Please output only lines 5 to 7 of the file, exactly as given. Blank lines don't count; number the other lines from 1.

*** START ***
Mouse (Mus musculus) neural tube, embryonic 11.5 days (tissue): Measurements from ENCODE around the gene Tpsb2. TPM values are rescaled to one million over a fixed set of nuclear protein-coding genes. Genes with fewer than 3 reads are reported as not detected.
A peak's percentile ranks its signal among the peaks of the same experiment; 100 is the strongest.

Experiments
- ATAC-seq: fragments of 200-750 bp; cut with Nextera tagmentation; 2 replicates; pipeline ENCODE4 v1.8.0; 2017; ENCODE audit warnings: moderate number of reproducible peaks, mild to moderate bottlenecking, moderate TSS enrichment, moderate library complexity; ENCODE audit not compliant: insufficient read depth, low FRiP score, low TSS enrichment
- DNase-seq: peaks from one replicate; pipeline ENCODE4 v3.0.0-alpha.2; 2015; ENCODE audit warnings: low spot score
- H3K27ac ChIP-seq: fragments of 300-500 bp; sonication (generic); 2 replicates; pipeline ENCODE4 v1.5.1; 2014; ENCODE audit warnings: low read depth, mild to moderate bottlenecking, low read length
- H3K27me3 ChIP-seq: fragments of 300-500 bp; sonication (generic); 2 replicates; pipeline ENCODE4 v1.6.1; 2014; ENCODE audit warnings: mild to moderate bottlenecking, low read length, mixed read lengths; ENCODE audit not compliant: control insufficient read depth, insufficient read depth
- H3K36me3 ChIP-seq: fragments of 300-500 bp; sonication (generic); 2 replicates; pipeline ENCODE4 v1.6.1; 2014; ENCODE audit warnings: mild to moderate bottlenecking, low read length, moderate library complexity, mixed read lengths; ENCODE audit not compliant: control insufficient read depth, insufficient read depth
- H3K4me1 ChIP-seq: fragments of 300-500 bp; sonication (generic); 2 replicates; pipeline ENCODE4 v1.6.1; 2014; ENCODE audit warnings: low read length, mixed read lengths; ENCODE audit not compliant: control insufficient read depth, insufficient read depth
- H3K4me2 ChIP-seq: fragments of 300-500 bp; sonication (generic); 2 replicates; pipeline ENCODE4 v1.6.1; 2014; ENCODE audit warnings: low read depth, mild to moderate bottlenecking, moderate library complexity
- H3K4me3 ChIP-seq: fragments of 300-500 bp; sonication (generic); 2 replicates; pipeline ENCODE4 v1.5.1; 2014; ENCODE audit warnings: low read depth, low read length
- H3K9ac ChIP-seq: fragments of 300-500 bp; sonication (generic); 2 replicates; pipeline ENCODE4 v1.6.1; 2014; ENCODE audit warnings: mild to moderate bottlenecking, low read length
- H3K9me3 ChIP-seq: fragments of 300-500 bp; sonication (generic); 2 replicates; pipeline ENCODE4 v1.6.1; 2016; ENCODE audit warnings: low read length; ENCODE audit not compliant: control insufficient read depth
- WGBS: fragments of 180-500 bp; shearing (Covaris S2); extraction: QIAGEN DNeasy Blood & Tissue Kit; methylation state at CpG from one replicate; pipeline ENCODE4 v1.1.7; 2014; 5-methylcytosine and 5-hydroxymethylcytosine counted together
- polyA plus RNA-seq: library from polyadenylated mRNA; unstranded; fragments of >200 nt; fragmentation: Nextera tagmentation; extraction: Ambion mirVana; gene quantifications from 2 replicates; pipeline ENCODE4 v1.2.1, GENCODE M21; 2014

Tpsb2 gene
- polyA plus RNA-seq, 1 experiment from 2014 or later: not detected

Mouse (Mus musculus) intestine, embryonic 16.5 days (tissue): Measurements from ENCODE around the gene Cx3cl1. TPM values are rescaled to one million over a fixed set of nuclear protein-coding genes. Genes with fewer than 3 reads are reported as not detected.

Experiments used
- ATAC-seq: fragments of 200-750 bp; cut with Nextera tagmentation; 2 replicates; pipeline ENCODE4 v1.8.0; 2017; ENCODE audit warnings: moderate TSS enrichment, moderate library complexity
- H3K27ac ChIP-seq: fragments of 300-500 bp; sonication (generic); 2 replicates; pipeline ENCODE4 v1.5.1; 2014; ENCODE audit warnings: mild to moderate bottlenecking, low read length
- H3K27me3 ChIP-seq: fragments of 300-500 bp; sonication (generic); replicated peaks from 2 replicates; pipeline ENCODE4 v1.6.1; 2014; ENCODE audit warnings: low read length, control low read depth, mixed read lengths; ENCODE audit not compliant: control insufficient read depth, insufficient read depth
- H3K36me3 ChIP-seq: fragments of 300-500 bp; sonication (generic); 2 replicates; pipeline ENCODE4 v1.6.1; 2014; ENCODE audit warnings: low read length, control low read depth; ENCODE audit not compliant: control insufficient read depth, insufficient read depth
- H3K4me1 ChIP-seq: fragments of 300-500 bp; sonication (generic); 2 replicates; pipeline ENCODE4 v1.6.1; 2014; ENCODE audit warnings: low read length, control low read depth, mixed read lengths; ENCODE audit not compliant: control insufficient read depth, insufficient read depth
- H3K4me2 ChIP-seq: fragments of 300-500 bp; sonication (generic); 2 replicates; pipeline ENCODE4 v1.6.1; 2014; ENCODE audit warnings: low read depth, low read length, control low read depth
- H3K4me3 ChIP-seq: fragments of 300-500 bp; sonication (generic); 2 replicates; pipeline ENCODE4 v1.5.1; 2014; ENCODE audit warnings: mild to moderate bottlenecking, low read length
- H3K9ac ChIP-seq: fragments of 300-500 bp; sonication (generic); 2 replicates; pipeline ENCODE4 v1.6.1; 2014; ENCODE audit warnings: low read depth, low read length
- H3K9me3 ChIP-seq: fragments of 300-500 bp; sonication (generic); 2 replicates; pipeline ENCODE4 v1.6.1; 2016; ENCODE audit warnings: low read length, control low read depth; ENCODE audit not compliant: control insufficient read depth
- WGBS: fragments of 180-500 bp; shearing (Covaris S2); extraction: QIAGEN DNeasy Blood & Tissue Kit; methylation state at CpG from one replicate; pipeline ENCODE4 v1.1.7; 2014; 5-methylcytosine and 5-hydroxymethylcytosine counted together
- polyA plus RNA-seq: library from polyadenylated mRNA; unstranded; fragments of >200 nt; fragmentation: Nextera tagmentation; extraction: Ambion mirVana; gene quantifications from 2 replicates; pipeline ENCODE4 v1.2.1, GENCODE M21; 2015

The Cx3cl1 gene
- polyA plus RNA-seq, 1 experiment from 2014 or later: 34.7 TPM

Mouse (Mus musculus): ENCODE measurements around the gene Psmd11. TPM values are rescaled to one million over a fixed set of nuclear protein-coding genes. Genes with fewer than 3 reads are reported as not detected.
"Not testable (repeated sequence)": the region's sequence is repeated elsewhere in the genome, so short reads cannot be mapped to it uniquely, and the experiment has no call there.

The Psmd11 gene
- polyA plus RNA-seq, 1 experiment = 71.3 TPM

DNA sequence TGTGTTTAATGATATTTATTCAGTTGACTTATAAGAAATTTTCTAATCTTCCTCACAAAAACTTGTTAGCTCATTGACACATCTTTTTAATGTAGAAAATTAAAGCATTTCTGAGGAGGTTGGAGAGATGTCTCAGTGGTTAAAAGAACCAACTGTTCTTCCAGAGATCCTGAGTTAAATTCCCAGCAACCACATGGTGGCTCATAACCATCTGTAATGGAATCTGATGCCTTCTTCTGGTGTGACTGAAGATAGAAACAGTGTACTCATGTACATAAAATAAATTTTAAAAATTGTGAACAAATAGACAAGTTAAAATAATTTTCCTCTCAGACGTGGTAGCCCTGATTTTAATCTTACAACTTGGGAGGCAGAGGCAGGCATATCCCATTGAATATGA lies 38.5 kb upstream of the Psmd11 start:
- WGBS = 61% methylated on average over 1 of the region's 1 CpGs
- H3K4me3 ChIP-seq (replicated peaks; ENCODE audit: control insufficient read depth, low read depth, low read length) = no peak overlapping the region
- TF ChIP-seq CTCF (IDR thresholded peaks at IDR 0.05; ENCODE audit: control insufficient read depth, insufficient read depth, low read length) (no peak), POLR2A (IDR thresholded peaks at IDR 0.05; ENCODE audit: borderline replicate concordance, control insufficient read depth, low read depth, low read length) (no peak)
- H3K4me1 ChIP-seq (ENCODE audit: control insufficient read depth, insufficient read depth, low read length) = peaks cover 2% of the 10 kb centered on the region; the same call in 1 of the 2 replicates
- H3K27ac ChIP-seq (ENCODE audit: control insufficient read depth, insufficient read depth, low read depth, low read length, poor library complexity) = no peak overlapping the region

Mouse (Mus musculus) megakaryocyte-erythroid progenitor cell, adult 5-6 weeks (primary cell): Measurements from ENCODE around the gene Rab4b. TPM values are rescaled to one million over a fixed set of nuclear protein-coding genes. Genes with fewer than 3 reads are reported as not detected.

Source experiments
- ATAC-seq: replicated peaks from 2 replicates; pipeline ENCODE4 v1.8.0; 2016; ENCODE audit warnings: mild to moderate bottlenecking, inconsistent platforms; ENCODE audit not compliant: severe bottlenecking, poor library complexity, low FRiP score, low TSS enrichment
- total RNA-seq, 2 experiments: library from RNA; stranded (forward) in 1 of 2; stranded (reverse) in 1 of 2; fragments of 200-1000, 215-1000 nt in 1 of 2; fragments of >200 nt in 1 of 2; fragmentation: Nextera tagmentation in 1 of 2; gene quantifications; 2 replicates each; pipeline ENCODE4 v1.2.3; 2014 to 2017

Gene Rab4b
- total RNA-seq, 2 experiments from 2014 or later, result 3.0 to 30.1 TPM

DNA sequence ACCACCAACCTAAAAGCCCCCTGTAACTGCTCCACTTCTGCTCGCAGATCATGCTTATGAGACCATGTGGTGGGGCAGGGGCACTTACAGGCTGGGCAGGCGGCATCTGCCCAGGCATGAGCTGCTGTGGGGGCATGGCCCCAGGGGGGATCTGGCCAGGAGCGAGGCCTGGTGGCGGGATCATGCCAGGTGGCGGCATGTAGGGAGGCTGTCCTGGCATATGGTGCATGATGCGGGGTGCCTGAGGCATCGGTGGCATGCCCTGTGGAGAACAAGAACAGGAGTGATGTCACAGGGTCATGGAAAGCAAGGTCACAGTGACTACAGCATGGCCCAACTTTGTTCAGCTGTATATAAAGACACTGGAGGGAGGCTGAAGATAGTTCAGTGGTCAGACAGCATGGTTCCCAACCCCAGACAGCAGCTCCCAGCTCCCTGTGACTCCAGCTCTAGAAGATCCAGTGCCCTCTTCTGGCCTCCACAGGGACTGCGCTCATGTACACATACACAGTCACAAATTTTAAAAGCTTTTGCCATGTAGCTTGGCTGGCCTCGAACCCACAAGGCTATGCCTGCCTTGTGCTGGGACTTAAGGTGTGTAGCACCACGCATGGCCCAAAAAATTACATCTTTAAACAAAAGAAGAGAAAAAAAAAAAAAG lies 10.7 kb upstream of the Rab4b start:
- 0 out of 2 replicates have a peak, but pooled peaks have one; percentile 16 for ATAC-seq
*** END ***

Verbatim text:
- DNase-seq: peaks from one replicate; pipeline ENCODE4 v3.0.0-alpha.2; 2015; ENCODE audit warnings: low spot score
- H3K27ac ChIP-seq: fragments of 300-500 bp; sonication (generic); 2 replicates; pipeline ENCODE4 v1.5.1; 2014; ENCODE audit warnings: low read depth, mild to moderate bottlenecking, low read length
- H3K27me3 ChIP-seq: fragments of 300-500 bp; sonication (generic); 2 replicates; pipeline ENCODE4 v1.6.1; 2014; ENCODE audit warnings: mild to moderate bottlenecking, low read length, mixed read lengths; ENCODE audit not compliant: control insufficient read depth, insufficient read depth